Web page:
Archive for: Art. 54 Constitution

Personal interests, case I C 988/13

September 26th, 2014, Tomasz Rychlicki

The District Court in Wrocław in its judgment of 27 March 2014 case file I C 988/13 ruled that the provisions Article 15 of the Polish Act of 18 July 2002 on Providing Services by Electronic Means – PSEM – (in Polish: ustwa o świadczeniu usług droga elektroniczną), published in Journal of Laws (Dziennik Ustaw) No. 144, item. 1204 with subsequent amendments, exempts ISPs from the preventive moderation (approval) of comments posted by website and forum users.

The entity, which provides services specified in art. 12 – 14, shall not be obliged to monitor the data referred to in art. 12 – 14, which are transmitted, stored or made available by that entity.

The Court ruled that the lack of implementation of a control and content filtering system for profanity comments cannot prejudge the responsibility of the defendant, because preventive censorship would lead to infringement of the right to freedom of expression. The decision on the scope and priority of protected and conflicting rights, while accepting the obligation to adopt preventive control of information posted on a website and bonding the liability of the provider with the lack of such system, would constitute an excessive interference in the need of protection for different rights and interests, while simultaneously threatening freedom of expression.

Personal rights, case I ACa 385/2006

July 31st, 2008, Tomasz Rychlicki

Update on Februrary 27, 2010.
I reported on a final judgment in Justyna Steczkowska’s case in my post entitled “Personal rights, case I ACa 1176/09“.

My post that was written in Polish language is too long and probably boring for most of you. It concerns Justyna Steczkowska’s naked pictures taken during her holiday at Turkish Rivera and being published by “Super Express”, which is one of many Polish tabliods. I also wrote about some comments that were posted by Polish lawyers regarding the right of privacy issue and I wanted to write a comparative note about American and Polish legal systems but I am way too busy for such undertaking. I can only tell you that Maciej Ślusarek, an attorney representing Justyna Steczkowska, will have easier case in Poland as opposed to the US legal reality. Mr. Ślusarek previously won a case against “Super Express” publisher and editor-in-chief. It was a very important judgment of the Appellate Court in Warsaw of 29 September 2006 case file I ACa 385/2006. Mr. Ślusarek represented another Polish singer Edyta Górniak. The Court held that there is a need to distinguish the persons carrying out the public functions, if a person due to the character of those functions might be subjected to public control and the openness of their life is justified by the important society interest, from the commonly known persons, who are not subjected to such intense public control. The distinction included in court’s ruling is of course of great importance for protection limitations established for such persons.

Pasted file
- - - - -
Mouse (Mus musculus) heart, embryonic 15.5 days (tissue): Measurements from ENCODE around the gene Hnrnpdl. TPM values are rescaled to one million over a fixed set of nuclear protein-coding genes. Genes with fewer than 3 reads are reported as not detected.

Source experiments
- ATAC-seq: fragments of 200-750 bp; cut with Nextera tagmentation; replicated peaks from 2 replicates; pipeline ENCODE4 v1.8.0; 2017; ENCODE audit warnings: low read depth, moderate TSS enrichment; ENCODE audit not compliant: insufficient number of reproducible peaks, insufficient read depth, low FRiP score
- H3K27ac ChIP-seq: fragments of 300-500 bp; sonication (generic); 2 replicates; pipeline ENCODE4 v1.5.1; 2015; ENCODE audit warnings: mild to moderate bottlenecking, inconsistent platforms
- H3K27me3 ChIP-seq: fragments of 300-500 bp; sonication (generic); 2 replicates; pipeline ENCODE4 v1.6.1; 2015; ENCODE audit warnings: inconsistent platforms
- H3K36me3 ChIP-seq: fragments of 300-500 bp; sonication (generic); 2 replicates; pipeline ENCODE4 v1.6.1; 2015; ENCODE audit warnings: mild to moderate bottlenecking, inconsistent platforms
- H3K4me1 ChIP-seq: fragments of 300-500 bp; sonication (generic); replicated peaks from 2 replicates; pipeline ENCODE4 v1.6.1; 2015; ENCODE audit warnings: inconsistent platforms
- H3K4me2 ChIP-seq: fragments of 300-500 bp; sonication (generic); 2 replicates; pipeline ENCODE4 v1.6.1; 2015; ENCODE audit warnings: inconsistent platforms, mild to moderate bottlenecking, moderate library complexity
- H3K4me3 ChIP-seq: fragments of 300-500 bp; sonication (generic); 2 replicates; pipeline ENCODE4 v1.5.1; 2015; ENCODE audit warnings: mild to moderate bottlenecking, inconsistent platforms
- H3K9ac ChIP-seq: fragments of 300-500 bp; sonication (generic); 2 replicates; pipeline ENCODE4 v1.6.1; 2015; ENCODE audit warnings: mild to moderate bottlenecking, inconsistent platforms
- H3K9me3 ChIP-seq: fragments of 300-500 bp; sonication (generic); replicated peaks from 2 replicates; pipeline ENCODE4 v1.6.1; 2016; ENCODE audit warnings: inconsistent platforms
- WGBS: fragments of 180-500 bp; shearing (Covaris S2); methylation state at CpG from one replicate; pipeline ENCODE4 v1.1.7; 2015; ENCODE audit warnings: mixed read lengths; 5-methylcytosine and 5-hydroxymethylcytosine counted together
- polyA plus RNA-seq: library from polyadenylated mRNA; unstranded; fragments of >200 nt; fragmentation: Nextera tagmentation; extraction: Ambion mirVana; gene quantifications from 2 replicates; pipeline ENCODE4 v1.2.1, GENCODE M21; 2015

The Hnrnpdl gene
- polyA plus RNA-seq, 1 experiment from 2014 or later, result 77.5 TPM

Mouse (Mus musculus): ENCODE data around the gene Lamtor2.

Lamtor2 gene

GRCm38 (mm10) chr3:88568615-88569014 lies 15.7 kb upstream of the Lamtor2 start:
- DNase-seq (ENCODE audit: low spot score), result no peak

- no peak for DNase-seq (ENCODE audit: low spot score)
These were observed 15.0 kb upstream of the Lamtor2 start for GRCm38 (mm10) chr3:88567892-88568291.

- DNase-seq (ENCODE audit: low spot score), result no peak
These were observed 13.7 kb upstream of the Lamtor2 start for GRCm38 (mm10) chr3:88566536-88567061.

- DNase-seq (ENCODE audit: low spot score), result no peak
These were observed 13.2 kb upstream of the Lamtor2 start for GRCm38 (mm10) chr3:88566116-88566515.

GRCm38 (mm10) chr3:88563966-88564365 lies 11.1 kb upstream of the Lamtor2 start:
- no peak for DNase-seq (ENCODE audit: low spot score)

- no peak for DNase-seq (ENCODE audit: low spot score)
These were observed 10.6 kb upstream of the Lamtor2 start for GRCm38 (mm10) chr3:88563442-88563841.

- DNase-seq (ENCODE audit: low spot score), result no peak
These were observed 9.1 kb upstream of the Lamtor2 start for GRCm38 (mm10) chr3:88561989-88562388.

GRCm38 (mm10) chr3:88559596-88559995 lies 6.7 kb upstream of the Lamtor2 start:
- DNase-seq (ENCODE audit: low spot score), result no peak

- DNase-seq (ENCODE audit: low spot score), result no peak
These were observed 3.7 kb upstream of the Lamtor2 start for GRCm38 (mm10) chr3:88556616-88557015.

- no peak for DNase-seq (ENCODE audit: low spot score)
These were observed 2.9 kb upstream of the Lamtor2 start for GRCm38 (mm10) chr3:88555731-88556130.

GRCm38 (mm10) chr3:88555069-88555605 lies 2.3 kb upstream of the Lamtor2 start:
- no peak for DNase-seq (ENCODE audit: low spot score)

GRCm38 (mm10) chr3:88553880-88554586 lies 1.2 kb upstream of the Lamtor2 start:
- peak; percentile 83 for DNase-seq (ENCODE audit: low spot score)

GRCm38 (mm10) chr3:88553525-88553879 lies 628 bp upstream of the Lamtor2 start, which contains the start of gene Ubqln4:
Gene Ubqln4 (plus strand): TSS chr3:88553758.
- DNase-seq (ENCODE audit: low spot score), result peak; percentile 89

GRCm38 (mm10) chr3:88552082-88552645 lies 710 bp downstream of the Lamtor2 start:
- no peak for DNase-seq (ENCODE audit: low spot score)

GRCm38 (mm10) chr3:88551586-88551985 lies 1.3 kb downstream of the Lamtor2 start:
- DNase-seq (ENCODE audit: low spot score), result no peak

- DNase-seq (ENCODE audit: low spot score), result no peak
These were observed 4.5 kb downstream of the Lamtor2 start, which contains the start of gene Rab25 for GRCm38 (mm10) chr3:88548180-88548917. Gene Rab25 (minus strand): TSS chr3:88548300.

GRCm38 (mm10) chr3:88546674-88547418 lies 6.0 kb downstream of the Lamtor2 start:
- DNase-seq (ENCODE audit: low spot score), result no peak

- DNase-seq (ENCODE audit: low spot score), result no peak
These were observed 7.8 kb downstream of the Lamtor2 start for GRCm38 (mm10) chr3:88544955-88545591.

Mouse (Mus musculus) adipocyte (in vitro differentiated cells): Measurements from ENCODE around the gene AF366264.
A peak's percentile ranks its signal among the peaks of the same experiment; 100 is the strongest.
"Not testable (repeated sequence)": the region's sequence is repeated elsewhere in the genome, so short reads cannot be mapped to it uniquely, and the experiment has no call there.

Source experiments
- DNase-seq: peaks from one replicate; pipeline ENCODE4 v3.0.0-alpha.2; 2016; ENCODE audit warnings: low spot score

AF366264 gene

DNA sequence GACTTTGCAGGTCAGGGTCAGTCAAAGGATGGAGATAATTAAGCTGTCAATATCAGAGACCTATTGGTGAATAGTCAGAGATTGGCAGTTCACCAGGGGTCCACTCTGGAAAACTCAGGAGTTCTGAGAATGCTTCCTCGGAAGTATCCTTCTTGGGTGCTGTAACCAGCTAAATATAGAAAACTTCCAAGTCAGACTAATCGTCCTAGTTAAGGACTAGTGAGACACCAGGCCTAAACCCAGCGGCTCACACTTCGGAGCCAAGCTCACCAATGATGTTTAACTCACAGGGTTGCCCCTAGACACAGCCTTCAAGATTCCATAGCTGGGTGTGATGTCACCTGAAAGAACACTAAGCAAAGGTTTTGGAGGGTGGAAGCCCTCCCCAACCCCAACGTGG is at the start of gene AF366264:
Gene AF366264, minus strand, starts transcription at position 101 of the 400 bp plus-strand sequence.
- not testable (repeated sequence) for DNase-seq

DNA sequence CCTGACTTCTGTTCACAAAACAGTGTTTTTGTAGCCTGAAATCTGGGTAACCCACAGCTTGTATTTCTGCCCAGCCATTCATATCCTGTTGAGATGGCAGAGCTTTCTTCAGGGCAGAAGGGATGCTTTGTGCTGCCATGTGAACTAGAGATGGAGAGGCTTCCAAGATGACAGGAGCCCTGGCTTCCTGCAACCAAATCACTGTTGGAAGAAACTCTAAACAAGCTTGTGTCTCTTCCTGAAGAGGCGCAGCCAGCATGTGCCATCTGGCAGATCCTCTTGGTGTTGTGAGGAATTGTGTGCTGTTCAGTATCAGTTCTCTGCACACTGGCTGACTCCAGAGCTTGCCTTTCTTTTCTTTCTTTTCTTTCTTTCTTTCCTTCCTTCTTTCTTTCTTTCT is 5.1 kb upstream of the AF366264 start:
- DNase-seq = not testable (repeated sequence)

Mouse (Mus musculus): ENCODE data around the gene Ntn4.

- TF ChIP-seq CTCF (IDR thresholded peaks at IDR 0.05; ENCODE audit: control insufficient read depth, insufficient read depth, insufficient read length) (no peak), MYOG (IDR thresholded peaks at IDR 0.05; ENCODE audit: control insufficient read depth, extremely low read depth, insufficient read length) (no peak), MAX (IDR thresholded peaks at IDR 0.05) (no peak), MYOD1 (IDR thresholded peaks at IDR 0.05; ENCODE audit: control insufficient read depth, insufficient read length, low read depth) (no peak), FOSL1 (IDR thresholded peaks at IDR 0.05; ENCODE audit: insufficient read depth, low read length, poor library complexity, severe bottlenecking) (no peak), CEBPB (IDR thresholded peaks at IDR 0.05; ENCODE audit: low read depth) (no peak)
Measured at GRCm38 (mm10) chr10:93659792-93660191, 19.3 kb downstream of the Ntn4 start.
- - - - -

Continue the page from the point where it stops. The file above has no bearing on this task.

The protection of personal image/publicity rights is provided in Article 23 of the Civil Code – CC – (in Polish: Kodeks Cywilny) of 23 April 1964, published in Journal of Laws (Dziennik Ustaw) No. 16, item 93, with subsequent amendments. This provision outlines the personal image as one of the personal property/interests – an intangible personal right. Furthermore, a person who would like to claim an infringment of his/her rights might also exercise the civil protection of personal image afforded by provisions of the Polish Act of 4 February 1994 on Authors Rights and Neighbouring Rights – ARNR – (in Polish: ustawa o prawie autorskim i prawach pokrewnych), published in Journal of Laws (Dziennik Ustaw) No 24, item 83, consolidated text of 16 May 2006, Journal of Laws (Dziennik Ustaw) No 90, item 631 with subsequent amendments.

Article 81.
1. The dissemination of an image shall require the permission of the person presented in that image. Unless there is a clear reservation, such permission shall not be required if such person has received the agreed price for posing.
2. The permission shall not be required for the dissemination of the image:
1) of a commonly known person, if such image has been made in connection with his/her performance of public functions and, in particular, political, social or professional functions,
2) of a person constituting only a detail of a whole, such as a meeting, a landscape, or a public event.
Article 83.
The provisions of Article 78, paragraph 1 shall apply respectively to claims brought due to the dissemination of the image of the person presented in it and the dissemination of correspondence without the required permission of the person to whom it was addressed; such claims may not be asserted after the lapse of twenty years from the death of that person.

Additional protection is also provided in the Act of 26 January 1984 on Press Law, the Criminal Code and the Act of 29 August 1997 on Protection of Personal Data. The protection of privacy and publicity may also derive from the Constitution of the Republic of Poland of 2 April 1997.

Article 47
Everyone shall have the right to legal protection of his private and family life, of his honour and good reputation and to make decisions about his personal life.
Article 54
1. The freedom to express opinions, to acquire and to disseminate information shall be ensured to everyone.
2. Preventive censorship of the means of social communication and the licensing of the press shall be prohibited. Statutes may require the receipt of a permit for the operation of a radio or television station.

And, of course, from the European Convention on Human Rights of 4 November 1950.